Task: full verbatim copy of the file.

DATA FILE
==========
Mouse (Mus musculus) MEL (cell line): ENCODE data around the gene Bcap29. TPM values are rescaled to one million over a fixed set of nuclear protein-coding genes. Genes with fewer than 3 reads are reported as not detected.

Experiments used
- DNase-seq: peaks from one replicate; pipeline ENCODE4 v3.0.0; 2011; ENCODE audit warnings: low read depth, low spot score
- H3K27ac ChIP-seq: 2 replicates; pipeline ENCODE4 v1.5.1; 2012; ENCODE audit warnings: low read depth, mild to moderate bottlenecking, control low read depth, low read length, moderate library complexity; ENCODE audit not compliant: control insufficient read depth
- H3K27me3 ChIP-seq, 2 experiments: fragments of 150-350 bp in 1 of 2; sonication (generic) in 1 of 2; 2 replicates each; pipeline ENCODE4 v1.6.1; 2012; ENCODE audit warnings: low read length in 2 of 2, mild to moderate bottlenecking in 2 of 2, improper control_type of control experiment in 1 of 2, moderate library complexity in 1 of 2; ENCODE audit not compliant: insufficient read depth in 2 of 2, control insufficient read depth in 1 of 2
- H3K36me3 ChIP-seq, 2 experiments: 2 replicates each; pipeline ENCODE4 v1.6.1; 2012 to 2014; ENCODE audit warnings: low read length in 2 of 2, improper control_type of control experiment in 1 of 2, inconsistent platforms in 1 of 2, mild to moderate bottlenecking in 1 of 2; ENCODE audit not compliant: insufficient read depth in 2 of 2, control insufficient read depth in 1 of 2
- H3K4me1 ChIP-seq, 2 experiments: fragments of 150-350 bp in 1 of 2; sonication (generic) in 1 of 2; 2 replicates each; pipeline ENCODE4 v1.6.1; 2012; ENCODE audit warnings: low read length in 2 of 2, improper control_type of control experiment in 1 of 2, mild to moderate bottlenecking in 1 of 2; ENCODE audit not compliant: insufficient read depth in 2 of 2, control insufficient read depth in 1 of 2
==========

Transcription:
Mouse (Mus musculus) MEL (cell line): ENCODE data around the gene Bcap29. TPM values are rescaled to one million over a fixed set of nuclear protein-coding genes. Genes with fewer than 3 reads are reported as not detected.

Experiments used
- DNase-seq: peaks from one replicate; pipeline ENCODE4 v3.0.0; 2011; ENCODE audit warnings: low read depth, low spot score
- H3K27ac ChIP-seq: 2 replicates; pipeline ENCODE4 v1.5.1; 2012; ENCODE audit warnings: low read depth, mild to moderate bottlenecking, control low read depth, low read length, moderate library complexity; ENCODE audit not compliant: control insufficient read depth
- H3K27me3 ChIP-seq, 2 experiments: fragments of 150-350 bp in 1 of 2; sonication (generic) in 1 of 2; 2 replicates each; pipeline ENCODE4 v1.6.1; 2012; ENCODE audit warnings: low read length in 2 of 2, mild to moderate bottlenecking in 2 of 2, improper control_type of control experiment in 1 of 2, moderate library complexity in 1 of 2; ENCODE audit not compliant: insufficient read depth in 2 of 2, control insufficient read depth in 1 of 2
- H3K36me3 ChIP-seq, 2 experiments: 2 replicates each; pipeline ENCODE4 v1.6.1; 2012 to 2014; ENCODE audit warnings: low read length in 2 of 2, improper control_type of control experiment in 1 of 2, inconsistent platforms in 1 of 2, mild to moderate bottlenecking in 1 of 2; ENCODE audit not compliant: insufficient read depth in 2 of 2, control insufficient read depth in 1 of 2
- H3K4me1 ChIP-seq, 2 experiments: fragments of 150-350 bp in 1 of 2; sonication (generic) in 1 of 2; 2 replicates each; pipeline ENCODE4 v1.6.1; 2012; ENCODE audit warnings: low read length in 2 of 2, improper control_type of control experiment in 1 of 2, mild to moderate bottlenecking in 1 of 2; ENCODE audit not compliant: insufficient read depth in 2 of 2, control insufficient read depth in 1 of 2